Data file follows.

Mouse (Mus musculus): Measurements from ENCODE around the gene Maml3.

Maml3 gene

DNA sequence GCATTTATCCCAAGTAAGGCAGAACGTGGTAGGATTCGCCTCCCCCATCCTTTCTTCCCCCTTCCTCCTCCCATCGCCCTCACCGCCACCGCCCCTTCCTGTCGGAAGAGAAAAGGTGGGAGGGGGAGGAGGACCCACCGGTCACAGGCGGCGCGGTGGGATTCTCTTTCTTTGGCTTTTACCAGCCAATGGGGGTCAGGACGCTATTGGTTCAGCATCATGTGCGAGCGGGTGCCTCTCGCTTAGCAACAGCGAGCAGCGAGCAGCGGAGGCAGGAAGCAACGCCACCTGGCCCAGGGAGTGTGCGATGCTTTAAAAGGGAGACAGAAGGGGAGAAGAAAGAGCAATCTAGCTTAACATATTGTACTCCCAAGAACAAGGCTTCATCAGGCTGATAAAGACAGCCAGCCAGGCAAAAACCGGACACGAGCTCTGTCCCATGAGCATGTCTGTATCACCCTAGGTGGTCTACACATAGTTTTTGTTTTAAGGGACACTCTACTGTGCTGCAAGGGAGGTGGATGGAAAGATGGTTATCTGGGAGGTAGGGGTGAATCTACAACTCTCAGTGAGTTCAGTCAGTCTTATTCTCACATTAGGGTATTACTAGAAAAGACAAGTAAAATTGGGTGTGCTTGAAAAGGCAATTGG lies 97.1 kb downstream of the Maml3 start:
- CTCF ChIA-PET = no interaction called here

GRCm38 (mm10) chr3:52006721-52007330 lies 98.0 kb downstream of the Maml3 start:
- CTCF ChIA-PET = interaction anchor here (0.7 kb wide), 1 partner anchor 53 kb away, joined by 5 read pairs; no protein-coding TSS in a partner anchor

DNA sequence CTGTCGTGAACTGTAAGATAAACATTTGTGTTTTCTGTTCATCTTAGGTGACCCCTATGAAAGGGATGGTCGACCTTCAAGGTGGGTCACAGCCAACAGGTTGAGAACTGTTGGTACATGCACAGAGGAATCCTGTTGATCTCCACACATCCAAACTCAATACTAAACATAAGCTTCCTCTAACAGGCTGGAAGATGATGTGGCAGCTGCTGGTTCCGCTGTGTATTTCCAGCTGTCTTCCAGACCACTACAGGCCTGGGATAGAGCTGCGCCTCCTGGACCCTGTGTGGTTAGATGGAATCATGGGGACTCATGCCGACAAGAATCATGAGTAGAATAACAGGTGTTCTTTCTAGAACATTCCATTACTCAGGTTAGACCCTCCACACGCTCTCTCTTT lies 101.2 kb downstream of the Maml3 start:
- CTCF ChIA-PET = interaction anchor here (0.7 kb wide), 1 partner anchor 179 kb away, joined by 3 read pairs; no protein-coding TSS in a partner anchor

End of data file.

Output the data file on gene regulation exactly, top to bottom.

Mouse (Mus musculus): Measurements from ENCODE around the gene Maml3.

Maml3 gene

DNA sequence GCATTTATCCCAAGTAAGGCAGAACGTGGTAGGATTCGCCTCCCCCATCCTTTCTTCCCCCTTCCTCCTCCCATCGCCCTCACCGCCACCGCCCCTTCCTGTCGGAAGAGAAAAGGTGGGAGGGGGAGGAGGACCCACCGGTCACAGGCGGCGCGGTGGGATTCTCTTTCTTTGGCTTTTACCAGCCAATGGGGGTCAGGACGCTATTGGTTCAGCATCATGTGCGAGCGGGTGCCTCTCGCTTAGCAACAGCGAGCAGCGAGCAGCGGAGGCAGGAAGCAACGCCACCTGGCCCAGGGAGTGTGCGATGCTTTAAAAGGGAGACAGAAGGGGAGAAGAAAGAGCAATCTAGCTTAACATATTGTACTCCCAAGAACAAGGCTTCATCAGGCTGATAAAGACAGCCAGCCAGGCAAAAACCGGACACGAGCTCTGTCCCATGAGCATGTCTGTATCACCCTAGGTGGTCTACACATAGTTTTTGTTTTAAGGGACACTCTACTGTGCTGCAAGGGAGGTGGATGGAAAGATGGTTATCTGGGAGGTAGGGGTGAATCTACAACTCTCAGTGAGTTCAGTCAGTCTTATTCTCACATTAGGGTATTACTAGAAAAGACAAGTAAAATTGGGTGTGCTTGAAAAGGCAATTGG lies 97.1 kb downstream of the Maml3 start:
- CTCF ChIA-PET = no interaction called here

GRCm38 (mm10) chr3:52006721-52007330 lies 98.0 kb downstream of the Maml3 start:
- CTCF ChIA-PET = interaction anchor here (0.7 kb wide), 1 partner anchor 53 kb away, joined by 5 read pairs; no protein-coding TSS in a partner anchor

DNA sequence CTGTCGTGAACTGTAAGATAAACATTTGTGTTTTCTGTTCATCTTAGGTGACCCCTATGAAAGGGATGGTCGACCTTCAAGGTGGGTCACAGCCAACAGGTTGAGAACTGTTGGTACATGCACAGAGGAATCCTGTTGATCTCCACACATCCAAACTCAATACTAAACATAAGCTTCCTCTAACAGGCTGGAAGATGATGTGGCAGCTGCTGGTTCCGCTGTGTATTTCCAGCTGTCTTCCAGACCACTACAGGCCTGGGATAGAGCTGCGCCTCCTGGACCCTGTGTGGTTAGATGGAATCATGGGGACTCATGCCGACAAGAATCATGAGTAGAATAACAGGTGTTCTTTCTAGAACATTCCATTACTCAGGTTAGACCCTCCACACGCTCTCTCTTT lies 101.2 kb downstream of the Maml3 start:
- CTCF ChIA-PET = interaction anchor here (0.7 kb wide), 1 partner anchor 179 kb away, joined by 3 read pairs; no protein-coding TSS in a partner anchor